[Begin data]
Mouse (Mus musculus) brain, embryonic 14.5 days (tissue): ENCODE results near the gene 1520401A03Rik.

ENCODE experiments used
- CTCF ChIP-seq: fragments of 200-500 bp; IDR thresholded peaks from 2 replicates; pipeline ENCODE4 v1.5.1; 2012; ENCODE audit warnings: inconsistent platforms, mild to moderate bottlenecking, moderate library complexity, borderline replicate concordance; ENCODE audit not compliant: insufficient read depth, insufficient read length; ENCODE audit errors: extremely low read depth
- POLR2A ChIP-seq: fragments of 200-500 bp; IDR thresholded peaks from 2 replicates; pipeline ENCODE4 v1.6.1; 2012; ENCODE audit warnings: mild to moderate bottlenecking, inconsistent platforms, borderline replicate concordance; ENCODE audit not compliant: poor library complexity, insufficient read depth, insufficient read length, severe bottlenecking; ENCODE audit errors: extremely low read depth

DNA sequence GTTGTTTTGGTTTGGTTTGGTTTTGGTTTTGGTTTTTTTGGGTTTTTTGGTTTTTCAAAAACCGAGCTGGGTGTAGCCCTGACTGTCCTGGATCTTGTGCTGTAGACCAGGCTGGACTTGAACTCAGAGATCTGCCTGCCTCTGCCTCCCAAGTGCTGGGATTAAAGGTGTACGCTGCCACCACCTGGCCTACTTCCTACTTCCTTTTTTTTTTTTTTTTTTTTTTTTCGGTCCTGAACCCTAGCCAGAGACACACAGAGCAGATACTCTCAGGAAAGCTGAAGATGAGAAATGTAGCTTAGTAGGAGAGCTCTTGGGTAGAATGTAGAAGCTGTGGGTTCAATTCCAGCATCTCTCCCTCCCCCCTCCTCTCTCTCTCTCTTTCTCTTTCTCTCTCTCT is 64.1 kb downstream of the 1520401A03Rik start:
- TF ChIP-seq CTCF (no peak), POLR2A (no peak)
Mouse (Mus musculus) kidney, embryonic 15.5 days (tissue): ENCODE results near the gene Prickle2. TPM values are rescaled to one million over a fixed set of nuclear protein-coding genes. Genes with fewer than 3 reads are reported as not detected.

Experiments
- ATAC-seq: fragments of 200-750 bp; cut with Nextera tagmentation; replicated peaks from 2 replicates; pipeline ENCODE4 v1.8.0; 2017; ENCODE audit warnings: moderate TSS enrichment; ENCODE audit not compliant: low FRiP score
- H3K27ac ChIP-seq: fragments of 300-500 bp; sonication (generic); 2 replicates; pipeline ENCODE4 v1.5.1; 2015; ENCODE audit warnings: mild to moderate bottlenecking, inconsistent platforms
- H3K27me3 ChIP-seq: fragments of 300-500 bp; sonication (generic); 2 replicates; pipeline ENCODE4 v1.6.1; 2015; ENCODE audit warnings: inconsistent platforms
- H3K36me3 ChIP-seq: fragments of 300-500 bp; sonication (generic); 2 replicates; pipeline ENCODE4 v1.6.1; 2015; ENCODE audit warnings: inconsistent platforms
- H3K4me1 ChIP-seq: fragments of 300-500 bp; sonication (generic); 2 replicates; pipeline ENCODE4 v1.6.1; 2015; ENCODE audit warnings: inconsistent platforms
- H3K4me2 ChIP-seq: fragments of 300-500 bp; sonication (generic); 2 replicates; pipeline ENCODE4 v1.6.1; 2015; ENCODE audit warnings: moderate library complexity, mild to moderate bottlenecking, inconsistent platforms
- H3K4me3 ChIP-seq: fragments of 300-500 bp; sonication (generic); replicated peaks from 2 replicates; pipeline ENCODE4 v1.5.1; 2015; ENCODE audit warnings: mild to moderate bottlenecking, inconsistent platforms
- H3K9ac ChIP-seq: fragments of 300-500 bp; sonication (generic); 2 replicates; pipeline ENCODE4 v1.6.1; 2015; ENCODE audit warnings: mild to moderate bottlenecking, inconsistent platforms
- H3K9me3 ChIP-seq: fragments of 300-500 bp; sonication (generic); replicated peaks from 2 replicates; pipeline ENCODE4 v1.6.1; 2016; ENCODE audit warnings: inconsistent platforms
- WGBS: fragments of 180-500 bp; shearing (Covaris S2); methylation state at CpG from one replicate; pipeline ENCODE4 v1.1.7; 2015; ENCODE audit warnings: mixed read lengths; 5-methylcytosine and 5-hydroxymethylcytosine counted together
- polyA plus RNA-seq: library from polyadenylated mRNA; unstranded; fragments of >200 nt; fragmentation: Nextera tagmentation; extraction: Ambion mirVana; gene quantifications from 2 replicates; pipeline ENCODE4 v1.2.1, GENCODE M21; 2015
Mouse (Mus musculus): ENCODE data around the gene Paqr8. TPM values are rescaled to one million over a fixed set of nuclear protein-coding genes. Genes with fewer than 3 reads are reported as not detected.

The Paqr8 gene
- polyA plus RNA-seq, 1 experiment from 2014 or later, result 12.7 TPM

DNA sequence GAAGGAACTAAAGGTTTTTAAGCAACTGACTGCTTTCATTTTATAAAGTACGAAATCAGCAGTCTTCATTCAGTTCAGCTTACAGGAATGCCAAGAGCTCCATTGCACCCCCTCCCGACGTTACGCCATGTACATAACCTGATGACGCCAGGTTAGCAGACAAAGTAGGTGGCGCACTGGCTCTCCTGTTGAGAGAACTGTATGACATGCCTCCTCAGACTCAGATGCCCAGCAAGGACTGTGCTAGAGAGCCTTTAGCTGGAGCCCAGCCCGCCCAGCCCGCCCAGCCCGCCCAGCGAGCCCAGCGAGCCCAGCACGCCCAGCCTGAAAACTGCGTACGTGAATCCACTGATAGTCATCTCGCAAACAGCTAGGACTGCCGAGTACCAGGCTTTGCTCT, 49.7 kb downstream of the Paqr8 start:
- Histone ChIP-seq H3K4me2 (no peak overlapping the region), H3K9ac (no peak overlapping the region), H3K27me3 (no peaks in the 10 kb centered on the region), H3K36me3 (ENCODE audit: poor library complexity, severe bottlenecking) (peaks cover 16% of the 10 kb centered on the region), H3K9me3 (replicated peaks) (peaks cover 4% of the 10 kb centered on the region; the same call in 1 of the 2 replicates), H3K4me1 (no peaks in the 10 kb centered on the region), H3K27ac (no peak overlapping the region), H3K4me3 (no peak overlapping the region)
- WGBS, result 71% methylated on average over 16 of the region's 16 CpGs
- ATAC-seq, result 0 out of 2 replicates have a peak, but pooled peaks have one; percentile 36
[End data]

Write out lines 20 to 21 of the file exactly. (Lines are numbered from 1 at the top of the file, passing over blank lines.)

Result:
Mouse (Mus musculus): ENCODE data around the gene Paqr8. TPM values are rescaled to one million over a fixed set of nuclear protein-coding genes. Genes with fewer than 3 reads are reported as not detected.

The Paqr8 gene